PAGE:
This message is nothing more than New Thought ideas of positive thinking and the power of words to create new realities. Sadly, their media empires export this false teaching around the world. Without question, the prosperity gospel originated in the United States, but why does the prosperity gospel resonate and flourish here?

Secret to Success 

While there is not just one factor in its success, perhaps a combination of reasons helps explain why the prosperity gospel has found a home in the States.

  • It appeals to the natural human desire to be successful, healthy, and financially secure. Though these desires are not inherently sinful, they can become so if they supplant one’s desire for God. The problem, then, is not with health and wealth but with one’s attitude toward such things. Whenever we place our security and trust in anything or anyone other than Jesus Christ, we become idolaters. In a sense, then, the prosperity gospel brings out the worst in a wayward heart struggling to find its sufficiency in Christ. This reason, of course, is true of all humans regardless of where they live, but the next reason is peculiar to the United States.
  • It appeals to Americans because it helps them achieve the American Dream. Own your own home, own two cars, and have financial security and a happy family. Bolstering the American dream is a consumer culture whereby advertisers try to make you discontent with your health, appearance, finances, or current possessions in order to buy their products. “You deserve better, and you can improve your life and be happier with our product,” the message goes. Moreover, there is a strong concept in American culture of personal fulfillment, or perhaps even entitlement, and the prosperity message promises just that: personal fulfillment through positive confessions and words of faith. Ultimately, achieving the American Dream is the sign of success rather than faithfulness to God, and your immaterial faith in God will result in material riches. The prosperity gospel teaches that you don’t need to give up on the American Dream; instead, you should see it as God’s plan for and blessing on your life.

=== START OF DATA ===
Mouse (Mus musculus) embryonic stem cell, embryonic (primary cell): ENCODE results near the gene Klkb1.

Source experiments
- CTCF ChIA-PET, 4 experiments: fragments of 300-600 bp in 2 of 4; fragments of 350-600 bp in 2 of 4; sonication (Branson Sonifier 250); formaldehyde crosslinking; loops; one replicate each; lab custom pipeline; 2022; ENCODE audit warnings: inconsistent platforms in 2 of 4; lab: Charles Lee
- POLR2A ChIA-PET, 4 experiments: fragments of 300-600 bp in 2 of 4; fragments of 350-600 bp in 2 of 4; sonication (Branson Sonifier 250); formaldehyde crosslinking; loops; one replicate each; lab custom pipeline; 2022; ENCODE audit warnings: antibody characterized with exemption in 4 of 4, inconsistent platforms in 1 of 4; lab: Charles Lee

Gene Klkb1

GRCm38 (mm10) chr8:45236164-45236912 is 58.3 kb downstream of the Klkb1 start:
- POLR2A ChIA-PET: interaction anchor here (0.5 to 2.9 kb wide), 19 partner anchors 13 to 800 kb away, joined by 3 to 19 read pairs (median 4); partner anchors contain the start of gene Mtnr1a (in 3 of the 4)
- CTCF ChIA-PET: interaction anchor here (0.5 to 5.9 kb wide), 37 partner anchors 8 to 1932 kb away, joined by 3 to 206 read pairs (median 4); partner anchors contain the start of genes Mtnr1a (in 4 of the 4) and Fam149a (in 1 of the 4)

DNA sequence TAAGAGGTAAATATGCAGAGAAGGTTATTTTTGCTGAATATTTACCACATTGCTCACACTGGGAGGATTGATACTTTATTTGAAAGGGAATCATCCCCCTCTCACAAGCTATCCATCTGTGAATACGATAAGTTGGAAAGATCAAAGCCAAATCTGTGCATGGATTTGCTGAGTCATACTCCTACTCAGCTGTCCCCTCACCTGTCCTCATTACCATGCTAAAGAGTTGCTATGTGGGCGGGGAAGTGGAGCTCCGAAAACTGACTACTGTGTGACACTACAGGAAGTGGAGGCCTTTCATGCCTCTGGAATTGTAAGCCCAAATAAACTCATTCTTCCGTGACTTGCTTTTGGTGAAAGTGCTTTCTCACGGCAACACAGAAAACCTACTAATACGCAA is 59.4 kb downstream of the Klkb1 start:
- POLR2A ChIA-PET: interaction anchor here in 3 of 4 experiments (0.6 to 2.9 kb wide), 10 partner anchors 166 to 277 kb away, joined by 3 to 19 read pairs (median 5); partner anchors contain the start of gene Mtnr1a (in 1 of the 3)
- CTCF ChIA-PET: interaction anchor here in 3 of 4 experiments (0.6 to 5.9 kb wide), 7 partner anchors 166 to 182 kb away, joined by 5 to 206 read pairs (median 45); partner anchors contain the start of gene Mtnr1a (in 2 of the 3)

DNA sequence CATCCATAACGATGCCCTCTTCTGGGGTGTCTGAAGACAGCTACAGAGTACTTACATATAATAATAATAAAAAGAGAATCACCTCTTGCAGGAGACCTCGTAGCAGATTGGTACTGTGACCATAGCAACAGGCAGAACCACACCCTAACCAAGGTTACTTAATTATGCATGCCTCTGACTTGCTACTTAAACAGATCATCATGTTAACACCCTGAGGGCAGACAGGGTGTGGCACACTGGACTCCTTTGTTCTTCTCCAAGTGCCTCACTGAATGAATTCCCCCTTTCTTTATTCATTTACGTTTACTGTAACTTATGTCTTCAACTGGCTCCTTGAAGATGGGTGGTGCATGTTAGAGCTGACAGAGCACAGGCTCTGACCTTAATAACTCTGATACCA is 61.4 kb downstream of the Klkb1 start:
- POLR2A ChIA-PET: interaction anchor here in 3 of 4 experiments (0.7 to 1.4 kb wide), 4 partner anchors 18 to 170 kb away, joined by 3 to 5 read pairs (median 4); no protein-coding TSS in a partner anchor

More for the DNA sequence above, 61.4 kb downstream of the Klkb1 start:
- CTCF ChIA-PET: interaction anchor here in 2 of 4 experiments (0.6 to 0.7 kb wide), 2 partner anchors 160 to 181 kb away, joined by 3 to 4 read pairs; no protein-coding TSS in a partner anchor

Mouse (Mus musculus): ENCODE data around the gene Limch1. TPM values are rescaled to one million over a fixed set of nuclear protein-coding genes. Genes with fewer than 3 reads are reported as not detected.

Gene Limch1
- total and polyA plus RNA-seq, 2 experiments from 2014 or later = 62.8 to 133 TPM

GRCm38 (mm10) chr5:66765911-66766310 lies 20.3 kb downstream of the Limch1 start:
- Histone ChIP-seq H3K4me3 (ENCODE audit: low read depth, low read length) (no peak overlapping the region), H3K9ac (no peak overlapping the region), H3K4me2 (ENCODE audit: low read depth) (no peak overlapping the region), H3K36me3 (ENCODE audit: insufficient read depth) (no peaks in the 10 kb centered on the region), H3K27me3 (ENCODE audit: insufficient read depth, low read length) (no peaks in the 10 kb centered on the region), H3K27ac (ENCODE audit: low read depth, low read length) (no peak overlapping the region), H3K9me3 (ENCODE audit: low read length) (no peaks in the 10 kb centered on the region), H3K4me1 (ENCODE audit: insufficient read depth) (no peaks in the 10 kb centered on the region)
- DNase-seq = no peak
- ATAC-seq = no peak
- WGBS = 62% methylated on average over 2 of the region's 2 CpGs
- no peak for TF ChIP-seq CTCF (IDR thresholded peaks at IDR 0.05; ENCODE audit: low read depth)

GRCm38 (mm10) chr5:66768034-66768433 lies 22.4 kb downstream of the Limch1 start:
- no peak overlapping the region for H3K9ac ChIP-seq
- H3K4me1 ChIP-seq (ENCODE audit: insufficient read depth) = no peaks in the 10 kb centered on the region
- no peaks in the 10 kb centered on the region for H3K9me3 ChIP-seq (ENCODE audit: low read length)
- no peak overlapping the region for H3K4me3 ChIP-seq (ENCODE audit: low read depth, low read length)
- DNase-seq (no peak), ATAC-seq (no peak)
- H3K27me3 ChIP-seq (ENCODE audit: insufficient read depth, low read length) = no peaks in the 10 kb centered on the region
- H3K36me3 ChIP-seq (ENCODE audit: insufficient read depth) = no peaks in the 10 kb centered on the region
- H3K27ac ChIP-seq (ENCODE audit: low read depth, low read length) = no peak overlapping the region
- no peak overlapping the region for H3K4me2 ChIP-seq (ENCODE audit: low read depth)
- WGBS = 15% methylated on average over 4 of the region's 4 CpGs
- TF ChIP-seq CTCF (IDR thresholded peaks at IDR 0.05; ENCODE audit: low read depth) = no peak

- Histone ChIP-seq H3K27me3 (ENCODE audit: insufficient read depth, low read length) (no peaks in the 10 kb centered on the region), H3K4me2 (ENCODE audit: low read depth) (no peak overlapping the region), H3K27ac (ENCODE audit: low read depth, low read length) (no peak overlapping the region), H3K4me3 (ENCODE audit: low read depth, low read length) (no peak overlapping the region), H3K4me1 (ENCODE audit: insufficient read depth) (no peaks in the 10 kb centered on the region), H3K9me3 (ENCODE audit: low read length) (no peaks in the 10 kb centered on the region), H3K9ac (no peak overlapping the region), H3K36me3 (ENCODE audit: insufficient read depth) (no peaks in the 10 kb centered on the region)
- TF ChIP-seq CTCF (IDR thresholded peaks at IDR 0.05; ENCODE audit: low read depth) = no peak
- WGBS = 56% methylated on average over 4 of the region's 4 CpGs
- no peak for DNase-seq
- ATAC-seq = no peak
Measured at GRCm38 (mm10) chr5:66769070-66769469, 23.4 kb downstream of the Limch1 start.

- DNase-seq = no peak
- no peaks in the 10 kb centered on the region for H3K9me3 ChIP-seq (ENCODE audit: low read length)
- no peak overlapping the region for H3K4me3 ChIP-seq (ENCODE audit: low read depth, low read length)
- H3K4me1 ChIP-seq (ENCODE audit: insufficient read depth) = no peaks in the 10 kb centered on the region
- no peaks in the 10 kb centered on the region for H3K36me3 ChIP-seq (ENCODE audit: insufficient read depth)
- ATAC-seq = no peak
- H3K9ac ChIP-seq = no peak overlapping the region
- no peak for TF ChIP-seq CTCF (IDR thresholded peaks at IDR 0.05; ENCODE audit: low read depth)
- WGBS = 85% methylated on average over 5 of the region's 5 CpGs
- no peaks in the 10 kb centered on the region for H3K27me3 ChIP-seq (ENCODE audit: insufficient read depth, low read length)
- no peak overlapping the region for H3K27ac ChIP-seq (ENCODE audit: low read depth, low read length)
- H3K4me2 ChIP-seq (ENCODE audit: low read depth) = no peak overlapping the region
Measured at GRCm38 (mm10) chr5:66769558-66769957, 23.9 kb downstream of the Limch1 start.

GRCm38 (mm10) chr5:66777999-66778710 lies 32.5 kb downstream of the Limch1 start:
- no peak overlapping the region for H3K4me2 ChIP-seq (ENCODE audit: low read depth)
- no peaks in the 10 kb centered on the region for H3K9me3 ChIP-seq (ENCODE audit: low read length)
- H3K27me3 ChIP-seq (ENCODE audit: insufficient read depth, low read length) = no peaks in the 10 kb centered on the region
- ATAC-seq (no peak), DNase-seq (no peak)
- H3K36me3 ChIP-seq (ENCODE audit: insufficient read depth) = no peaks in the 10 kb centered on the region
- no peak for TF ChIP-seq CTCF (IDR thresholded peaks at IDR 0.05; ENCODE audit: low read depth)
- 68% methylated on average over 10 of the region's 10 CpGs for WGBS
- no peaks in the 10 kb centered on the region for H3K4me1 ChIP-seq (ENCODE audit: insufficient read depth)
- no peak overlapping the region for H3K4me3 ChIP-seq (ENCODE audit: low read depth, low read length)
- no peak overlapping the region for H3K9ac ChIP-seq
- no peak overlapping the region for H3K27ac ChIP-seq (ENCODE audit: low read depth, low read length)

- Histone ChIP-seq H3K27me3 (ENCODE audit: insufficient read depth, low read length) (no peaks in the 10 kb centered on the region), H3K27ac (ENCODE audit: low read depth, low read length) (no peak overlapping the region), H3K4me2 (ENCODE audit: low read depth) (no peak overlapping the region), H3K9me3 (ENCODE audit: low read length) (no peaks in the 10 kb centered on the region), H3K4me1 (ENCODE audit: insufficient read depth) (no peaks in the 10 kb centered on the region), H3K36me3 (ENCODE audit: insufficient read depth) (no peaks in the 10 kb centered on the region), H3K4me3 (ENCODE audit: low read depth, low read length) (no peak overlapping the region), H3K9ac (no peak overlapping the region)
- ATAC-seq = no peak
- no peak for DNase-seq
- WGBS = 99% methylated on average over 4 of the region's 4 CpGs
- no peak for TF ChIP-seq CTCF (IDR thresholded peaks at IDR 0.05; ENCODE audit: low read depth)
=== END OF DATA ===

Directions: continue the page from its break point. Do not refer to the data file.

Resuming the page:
• It appeals to certain aspects of American culture. Optimism and individualism abound in the States. Have you ever heard mantras like “Pull yourself up by your own bootstraps” and “Be all you can be”? Personal responsibility and a positive attitude are desirable traits, but with such optimism and individualism Americans tend to have a lofty view of human nature and potential. The prosperity gospel says you are good and have the ability to bend circumstances to your will. Simply change your thinking and your words, believe, and then God—your personal cosmic bellhop—will give you a push on the road to success.
  • In the framework of capitalism and a strong work ethic, the opportunity to create and increase wealth is present. The United States is a wealthy country, in part, due to these factors. A capitalistic system has its advantages, and the creation of wealth through honest work is good for society; one can see, then, how the prosperity gospel is enticing. When you live in a country where upward mobility is possible, and there is a thriving economic system, having God on your side and blessing the economic system is an added bonus. You just need to have enough faith and divine blessings will flow from God. It is, after all, your right and privilege to be a child of the King.
  • Many in the church are more influenced by culture than by Scripture. Christians often define happiness, joy, and success by the world’s standards instead of God’s. We often view success in terms of status, wealth, and position rather than holiness, faithfulness, and obedience to God.

Unfortunately, the prosperity gospel has spread to other countries through books, conferences, social media, and television—even in unlikely places. Last year I spoke in Armenia. What was the requested topic? The truth about the prosperity gospel. It continues to spread globally from its beginnings in the United States of America.